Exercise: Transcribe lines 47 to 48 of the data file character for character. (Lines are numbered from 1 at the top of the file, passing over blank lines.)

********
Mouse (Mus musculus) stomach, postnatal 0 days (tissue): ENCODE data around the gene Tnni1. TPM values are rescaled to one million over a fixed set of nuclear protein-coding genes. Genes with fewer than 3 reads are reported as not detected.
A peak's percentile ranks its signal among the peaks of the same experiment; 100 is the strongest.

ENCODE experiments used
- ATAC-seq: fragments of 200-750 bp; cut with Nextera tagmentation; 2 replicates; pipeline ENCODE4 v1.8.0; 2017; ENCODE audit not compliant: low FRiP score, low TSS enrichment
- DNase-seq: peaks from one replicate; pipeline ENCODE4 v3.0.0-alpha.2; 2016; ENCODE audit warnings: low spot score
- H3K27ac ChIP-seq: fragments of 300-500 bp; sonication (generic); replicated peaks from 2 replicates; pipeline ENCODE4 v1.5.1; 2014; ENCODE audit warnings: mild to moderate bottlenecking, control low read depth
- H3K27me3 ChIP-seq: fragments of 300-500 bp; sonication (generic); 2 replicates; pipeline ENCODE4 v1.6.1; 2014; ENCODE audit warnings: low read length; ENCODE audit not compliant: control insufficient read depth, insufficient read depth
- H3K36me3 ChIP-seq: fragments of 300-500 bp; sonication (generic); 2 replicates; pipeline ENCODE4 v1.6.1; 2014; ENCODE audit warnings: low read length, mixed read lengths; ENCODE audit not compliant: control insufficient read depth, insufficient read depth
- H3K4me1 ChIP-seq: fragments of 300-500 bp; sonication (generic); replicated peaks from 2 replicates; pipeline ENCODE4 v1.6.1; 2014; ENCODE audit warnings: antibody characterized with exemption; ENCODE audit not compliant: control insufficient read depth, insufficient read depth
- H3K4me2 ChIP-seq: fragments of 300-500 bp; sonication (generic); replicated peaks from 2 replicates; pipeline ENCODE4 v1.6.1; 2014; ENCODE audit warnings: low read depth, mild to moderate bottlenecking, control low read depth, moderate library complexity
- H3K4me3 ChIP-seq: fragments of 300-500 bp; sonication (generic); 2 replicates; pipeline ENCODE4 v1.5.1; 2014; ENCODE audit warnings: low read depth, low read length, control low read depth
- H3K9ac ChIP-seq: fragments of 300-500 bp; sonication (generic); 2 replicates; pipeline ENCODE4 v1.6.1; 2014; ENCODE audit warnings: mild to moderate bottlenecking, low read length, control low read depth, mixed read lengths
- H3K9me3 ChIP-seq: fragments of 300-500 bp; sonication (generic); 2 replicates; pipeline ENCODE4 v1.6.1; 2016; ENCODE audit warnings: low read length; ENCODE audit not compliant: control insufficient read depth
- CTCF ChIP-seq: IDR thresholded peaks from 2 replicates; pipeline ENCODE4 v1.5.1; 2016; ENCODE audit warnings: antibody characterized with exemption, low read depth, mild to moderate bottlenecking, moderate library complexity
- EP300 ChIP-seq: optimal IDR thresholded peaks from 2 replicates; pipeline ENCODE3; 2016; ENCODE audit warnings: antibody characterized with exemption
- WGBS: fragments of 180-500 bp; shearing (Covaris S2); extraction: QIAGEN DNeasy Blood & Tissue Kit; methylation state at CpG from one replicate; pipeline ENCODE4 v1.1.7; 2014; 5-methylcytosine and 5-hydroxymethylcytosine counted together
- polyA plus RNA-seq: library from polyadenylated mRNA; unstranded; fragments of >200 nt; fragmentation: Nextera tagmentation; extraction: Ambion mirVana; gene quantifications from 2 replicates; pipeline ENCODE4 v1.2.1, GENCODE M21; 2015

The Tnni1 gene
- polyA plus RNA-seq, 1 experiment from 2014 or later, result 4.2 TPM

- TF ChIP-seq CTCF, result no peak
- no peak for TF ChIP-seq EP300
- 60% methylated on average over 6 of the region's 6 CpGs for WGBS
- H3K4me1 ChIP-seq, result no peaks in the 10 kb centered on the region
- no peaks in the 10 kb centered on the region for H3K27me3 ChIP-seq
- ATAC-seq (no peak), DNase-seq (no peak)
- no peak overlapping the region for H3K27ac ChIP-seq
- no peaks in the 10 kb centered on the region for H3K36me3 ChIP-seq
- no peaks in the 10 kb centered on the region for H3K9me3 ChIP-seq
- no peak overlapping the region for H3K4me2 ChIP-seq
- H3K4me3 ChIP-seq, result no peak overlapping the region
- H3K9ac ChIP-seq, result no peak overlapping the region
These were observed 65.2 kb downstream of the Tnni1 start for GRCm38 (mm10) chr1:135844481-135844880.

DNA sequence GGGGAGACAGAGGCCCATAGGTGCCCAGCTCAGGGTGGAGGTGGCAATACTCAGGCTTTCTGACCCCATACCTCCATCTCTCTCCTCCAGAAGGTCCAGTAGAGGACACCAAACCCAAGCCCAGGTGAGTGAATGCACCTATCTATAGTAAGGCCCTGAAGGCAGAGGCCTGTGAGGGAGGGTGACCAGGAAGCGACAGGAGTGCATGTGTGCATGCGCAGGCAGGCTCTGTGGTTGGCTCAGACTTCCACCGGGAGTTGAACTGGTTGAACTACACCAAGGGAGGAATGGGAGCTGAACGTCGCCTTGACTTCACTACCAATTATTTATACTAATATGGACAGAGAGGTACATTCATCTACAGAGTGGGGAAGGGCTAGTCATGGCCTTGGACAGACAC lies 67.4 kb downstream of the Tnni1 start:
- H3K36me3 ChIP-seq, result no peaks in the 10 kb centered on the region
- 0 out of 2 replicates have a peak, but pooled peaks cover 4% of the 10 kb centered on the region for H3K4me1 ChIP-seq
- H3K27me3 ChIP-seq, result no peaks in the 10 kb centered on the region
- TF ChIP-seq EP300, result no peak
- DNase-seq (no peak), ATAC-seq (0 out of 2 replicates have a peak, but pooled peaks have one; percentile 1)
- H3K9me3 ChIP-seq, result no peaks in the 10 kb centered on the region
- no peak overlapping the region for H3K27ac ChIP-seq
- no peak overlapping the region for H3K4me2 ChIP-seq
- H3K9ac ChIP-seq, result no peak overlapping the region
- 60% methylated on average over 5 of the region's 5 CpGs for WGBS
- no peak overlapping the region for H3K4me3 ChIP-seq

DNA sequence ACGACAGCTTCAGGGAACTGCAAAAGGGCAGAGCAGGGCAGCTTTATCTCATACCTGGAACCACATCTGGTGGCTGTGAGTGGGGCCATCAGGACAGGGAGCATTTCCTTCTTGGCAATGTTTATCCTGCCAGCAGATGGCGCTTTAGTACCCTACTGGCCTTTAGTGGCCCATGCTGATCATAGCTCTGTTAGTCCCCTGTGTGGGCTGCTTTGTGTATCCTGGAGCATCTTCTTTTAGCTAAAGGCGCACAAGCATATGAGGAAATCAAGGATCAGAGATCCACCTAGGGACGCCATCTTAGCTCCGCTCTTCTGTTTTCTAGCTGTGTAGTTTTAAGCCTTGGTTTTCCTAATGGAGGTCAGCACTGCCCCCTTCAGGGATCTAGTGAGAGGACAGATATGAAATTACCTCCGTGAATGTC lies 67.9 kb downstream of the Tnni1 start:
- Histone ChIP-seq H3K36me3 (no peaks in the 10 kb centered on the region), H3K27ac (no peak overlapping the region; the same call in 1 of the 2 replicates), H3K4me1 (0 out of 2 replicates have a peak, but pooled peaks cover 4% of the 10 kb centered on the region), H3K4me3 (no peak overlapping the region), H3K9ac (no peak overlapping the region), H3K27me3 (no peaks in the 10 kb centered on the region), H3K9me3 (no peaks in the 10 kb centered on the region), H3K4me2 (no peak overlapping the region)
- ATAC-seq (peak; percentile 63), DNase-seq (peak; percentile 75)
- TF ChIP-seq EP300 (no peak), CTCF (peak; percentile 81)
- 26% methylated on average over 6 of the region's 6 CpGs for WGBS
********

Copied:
- ATAC-seq (peak; percentile 63), DNase-seq (peak; percentile 75)
- TF ChIP-seq EP300 (no peak), CTCF (peak; percentile 81)